The Norman Transcript

News Features

May 30, 2013

Three Chambers of Commerce join to help get businesses back on their feet

NORMAN — When disaster strikes, business owners are forced to take stock of the damage and figure out what they need so they can open their doors again.

The task of assessing storm damage and deciding how to proceed can be daunting, which is why three area business organizations are lending a hand.

Chambers of Commerce in Moore, Norman and Oklahoma City are joining forces to help the businesses that were damaged when a violent tornado swept through Moore and south Oklahoma City on May 20. The tornado killed 24 people, including 10 children, and caused an estimated $2 billion in damage.

Moore, Norman and Oklahoma City are rivals when it comes to attracting sales tax dollars or recruiting new businesses, but they also are willing to help each other, said John Woods, president and CEO of the Norman Chamber.

“They are sometimes our competitors, but ultimately they’re our neighbors,” he said.

Woods said his organization is compiling a list of businesses that are offering discounts for tornado victims on everything from eye care to carpet cleaning. The organization also is working with the federal Small Business Administration to identify business owners who were affected by the tornado, then help them apply for low-interest loans to help them get back on their feet.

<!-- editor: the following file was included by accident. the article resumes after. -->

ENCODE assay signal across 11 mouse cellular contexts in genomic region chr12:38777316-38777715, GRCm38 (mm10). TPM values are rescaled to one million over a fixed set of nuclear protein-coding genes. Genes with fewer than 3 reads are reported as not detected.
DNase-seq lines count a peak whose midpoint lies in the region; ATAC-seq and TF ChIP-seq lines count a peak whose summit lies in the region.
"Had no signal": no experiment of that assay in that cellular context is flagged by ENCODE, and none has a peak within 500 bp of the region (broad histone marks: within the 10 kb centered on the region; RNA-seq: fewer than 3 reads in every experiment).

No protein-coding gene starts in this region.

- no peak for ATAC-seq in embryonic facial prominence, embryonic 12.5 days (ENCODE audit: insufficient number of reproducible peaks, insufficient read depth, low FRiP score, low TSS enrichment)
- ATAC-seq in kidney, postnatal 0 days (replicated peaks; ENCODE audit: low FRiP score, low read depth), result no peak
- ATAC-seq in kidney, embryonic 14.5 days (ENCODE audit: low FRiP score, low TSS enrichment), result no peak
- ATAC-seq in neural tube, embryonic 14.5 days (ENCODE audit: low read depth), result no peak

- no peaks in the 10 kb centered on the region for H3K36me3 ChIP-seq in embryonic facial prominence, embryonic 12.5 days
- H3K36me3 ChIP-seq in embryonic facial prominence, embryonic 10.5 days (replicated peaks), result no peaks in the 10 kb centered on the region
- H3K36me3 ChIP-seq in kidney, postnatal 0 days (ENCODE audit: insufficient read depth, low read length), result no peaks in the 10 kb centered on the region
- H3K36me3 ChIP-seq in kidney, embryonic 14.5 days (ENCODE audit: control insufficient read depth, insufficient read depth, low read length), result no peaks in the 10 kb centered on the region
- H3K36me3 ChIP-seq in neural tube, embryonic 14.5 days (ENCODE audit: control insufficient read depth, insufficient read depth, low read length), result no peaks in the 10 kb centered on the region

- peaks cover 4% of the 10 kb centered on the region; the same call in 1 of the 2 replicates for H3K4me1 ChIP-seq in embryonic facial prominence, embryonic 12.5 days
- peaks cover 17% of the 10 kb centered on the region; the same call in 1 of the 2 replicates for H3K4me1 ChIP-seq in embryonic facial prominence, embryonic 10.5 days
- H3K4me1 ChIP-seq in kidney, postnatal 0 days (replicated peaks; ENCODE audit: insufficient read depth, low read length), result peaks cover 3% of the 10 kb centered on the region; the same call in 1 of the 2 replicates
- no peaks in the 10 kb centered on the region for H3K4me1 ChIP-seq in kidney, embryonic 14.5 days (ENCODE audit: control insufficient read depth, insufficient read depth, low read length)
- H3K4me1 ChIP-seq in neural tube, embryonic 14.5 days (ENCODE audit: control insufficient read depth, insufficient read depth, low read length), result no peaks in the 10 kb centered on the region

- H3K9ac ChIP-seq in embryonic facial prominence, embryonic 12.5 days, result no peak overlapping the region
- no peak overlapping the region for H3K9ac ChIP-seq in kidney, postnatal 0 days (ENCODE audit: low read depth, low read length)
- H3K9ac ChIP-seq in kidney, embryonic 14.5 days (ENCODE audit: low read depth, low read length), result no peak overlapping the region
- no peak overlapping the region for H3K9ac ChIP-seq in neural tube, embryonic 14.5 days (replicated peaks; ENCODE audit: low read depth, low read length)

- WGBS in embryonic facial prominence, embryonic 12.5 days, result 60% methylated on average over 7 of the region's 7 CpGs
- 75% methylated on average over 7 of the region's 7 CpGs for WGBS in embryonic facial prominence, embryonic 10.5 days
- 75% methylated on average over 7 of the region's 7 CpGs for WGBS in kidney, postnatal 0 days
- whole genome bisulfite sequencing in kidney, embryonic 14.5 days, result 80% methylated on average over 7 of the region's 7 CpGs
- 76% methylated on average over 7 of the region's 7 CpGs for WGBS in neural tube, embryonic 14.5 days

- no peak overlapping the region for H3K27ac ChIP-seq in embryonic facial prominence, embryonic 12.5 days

Woods said the Norman Chamber also sent a crew to Little Axe — a rural community about 20 miles east of Norman — over the weekend to help residents clean up debris from the storm.

Back to business: Moore and Oklahoma City are assisting tornado-damaged businesses by teaming up with the Greater Oklahoma City Chamber of Commerce, the South Oklahoma City Chamber and the Moore Chamber for the Greater Oklahoma City Back to Business Initiative. The Oklahoma Department of Commerce also is a partner in the program.

The program is designed to help businesses that were affected by the tornado match their needs with available resources so they can recover as quickly as possible, said Roy Williams, president and CEO of the Greater OKC Chamber.

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